Making sense of inflammation, epigenetics, and memory CD8+ T-cell differentiation in the context of infection

Authors

  • Erika L. Pearce,

    1. Department of Microbiology, University of Pennsylvania School of Medicine, Philadelphia, PA, USA.
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  • Hao Shen

    Corresponding author
    1. Department of Microbiology, University of Pennsylvania School of Medicine, Philadelphia, PA, USA.
      Hao Shen
      Department of Microbiology
      University of Pennsylvania School of Medicine
      3610 Hamilton Walk
      302D Johnson Pavilion
      Philadelphia, PA 19104
      USA
      Tel.: +1 215 573 5259
      Fax: +1 215 573 2890
      E-mail: hshen@mail.med.upenn.edu
    Search for more papers by this author

Hao Shen
Department of Microbiology
University of Pennsylvania School of Medicine
3610 Hamilton Walk
302D Johnson Pavilion
Philadelphia, PA 19104
USA
Tel.: +1 215 573 5259
Fax: +1 215 573 2890
E-mail: hshen@mail.med.upenn.edu

Abstract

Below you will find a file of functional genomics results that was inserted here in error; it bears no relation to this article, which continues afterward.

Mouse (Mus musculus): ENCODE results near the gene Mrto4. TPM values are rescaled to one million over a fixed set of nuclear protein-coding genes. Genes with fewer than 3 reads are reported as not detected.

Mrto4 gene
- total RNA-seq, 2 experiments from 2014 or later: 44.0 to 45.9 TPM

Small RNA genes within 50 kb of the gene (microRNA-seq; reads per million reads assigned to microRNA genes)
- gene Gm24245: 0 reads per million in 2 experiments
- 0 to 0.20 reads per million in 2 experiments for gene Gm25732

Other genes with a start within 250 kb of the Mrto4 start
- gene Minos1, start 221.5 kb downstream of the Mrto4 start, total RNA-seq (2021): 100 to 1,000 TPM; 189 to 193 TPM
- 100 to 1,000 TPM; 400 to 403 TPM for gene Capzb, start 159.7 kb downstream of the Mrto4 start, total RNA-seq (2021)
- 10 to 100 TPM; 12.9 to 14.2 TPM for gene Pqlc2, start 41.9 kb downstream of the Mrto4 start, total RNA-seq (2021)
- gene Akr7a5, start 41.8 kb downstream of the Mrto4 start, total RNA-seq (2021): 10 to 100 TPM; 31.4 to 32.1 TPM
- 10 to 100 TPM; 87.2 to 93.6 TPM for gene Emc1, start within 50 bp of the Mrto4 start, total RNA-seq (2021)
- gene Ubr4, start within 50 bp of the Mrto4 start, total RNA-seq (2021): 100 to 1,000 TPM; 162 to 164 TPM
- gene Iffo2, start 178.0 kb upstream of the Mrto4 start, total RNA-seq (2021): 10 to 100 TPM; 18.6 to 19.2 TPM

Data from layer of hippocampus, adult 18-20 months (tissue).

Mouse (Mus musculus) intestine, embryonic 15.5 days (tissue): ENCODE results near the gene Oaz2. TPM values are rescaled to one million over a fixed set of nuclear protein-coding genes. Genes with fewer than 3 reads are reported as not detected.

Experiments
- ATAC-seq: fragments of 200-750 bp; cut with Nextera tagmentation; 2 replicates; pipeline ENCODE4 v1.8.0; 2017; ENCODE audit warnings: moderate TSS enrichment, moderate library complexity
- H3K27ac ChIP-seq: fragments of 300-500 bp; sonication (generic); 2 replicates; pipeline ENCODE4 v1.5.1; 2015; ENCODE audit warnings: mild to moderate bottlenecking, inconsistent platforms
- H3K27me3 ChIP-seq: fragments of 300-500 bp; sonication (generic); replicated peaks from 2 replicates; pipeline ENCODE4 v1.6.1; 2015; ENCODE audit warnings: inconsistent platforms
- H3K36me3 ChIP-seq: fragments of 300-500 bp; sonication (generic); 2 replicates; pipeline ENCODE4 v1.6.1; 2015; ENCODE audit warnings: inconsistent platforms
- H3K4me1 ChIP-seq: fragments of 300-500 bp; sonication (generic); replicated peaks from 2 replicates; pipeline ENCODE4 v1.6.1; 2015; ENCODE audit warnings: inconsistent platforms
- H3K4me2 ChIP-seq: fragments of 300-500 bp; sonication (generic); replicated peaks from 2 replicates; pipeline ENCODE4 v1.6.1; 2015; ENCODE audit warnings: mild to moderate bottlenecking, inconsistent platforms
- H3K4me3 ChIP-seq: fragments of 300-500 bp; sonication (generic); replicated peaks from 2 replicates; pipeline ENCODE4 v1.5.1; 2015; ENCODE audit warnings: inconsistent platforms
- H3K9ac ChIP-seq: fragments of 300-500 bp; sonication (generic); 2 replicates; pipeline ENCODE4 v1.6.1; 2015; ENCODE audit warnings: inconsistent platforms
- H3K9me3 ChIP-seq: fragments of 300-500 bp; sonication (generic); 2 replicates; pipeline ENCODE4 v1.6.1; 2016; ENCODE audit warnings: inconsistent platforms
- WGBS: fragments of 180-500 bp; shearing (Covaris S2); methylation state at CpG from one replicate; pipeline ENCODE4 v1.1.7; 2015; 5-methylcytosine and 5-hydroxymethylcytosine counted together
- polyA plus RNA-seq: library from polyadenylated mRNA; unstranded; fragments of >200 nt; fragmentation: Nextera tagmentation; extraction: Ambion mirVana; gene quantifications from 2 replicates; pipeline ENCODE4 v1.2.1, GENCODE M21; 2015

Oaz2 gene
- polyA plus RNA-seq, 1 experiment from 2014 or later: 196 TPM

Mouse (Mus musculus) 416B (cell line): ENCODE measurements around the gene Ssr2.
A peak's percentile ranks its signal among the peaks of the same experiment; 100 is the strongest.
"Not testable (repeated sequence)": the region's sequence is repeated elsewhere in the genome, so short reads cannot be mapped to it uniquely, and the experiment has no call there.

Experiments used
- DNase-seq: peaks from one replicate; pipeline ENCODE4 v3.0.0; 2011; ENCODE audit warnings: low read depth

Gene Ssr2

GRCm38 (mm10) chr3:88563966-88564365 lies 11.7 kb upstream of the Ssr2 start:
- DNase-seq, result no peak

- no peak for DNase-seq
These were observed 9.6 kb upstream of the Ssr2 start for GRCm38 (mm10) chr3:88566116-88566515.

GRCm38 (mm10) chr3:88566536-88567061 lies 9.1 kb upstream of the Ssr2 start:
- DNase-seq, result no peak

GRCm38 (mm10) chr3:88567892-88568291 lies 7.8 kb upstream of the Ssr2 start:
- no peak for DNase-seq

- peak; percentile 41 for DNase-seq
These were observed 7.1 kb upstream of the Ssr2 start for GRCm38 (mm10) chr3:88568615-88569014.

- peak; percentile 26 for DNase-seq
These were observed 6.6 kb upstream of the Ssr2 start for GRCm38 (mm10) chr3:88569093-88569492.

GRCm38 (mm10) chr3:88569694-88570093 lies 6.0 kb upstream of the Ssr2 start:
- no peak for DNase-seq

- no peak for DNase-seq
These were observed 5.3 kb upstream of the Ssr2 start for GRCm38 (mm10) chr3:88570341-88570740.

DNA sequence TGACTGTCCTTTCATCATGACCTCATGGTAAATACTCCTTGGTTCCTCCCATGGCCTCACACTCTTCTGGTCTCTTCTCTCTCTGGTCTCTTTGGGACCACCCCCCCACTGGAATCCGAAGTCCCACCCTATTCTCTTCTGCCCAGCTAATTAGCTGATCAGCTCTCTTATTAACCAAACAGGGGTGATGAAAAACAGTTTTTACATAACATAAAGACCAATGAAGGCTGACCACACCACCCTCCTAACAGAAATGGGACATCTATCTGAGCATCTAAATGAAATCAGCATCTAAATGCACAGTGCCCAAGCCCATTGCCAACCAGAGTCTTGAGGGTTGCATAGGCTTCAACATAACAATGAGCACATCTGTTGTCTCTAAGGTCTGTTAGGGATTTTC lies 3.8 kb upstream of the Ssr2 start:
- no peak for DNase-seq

Summary:  Recent findings suggest a new paradigm that early inflammatory cytokines promote the effector T-cell response while inhibiting the development of CD8+ T-cell memory. Although this opposing effect may appear paradoxical at first, it makes biological sense in the context of an infection, by ensuring a maximal effector response that will clear the pathogen. Once infection is controlled, the withdrawal of inflammatory cytokines allows the differentiation of effectors into long-lived memory cells that provide protective immunity against re-infection. Memory T cells differ from naïve T cells in their responsiveness to stimulation, which leads to the rapid expression of effector functions. The molecular basis for enhanced functionality of memory T cells remains largely unknown. Recent results indicate that certain epigenetic changes are imprinted in memory T cells that play an important role in keeping them poised to respond immediately upon antigen re-encounter. These epigenetic modifications occur as naïve T cells become activated and are influenced by factors that regulate memory formation. Thus, epigenetic changes are an integral component of memory T-cell differentiation, while inflammation plays an unexpected regulatory role in the process. These advances in our understanding of T-cell memory will undoubtedly help design unconventional vaccine strategies for inducing large populations of long-lived and functional memory CD8+ T cells.

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